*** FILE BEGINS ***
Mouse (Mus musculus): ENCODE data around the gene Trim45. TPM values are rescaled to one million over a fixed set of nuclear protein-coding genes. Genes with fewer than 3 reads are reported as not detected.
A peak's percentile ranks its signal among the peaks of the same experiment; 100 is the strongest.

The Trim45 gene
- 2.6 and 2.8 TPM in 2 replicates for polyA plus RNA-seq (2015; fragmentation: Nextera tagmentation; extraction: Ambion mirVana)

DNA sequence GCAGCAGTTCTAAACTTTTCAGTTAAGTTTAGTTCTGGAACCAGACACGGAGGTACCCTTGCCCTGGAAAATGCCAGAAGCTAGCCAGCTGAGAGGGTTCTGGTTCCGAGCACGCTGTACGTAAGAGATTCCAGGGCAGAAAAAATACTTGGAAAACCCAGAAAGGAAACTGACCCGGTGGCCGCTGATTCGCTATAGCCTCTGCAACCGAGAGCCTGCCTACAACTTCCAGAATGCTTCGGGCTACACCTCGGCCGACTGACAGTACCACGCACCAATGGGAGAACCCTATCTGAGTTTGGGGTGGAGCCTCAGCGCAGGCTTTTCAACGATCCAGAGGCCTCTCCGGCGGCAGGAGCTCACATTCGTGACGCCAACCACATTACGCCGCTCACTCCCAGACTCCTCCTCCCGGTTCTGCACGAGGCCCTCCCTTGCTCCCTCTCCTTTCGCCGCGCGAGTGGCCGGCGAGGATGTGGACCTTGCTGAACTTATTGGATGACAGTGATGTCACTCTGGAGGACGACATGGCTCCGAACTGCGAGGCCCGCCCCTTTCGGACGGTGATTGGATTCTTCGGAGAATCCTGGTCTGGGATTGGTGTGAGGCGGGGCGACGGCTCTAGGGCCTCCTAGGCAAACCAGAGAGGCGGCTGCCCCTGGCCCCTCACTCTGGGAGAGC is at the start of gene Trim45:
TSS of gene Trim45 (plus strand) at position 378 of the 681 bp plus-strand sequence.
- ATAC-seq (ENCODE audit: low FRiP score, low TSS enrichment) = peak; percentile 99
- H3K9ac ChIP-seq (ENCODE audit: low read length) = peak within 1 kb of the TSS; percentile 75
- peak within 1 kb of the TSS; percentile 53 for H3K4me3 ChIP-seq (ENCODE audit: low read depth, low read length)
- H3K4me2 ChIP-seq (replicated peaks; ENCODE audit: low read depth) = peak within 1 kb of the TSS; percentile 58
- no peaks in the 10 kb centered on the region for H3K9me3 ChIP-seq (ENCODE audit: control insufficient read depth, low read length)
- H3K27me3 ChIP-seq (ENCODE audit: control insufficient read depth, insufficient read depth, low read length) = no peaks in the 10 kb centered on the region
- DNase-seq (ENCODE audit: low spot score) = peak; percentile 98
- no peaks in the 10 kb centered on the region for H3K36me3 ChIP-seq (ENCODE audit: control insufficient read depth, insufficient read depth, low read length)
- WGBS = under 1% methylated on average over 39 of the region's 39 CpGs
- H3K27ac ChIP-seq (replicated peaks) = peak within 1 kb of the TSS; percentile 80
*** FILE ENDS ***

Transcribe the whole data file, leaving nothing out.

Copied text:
Mouse (Mus musculus): ENCODE data around the gene Trim45. TPM values are rescaled to one million over a fixed set of nuclear protein-coding genes. Genes with fewer than 3 reads are reported as not detected.
A peak's percentile ranks its signal among the peaks of the same experiment; 100 is the strongest.

The Trim45 gene
- 2.6 and 2.8 TPM in 2 replicates for polyA plus RNA-seq (2015; fragmentation: Nextera tagmentation; extraction: Ambion mirVana)

DNA sequence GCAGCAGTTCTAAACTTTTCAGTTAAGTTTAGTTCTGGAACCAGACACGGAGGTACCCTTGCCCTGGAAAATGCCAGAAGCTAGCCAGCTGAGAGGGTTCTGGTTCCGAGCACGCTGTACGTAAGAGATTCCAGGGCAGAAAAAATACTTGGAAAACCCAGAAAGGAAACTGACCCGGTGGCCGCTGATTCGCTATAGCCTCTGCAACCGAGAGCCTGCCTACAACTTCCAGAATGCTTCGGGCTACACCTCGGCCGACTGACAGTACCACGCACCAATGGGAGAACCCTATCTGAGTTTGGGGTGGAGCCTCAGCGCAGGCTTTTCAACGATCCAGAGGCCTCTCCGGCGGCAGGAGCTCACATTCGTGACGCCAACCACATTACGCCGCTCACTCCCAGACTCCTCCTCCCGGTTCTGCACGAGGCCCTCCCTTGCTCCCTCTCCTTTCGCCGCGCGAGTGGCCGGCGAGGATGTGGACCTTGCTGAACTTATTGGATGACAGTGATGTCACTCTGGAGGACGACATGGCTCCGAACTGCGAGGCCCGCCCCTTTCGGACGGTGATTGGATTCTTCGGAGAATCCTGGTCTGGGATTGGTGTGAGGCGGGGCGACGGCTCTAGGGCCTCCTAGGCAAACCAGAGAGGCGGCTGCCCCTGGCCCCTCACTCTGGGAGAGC is at the start of gene Trim45:
TSS of gene Trim45 (plus strand) at position 378 of the 681 bp plus-strand sequence.
- ATAC-seq (ENCODE audit: low FRiP score, low TSS enrichment) = peak; percentile 99
- H3K9ac ChIP-seq (ENCODE audit: low read length) = peak within 1 kb of the TSS; percentile 75
- peak within 1 kb of the TSS; percentile 53 for H3K4me3 ChIP-seq (ENCODE audit: low read depth, low read length)
- H3K4me2 ChIP-seq (replicated peaks; ENCODE audit: low read depth) = peak within 1 kb of the TSS; percentile 58
- no peaks in the 10 kb centered on the region for H3K9me3 ChIP-seq (ENCODE audit: control insufficient read depth, low read length)
- H3K27me3 ChIP-seq (ENCODE audit: control insufficient read depth, insufficient read depth, low read length) = no peaks in the 10 kb centered on the region
- DNase-seq (ENCODE audit: low spot score) = peak; percentile 98
- no peaks in the 10 kb centered on the region for H3K36me3 ChIP-seq (ENCODE audit: control insufficient read depth, insufficient read depth, low read length)
- WGBS = under 1% methylated on average over 39 of the region's 39 CpGs
- H3K27ac ChIP-seq (replicated peaks) = peak within 1 kb of the TSS; percentile 80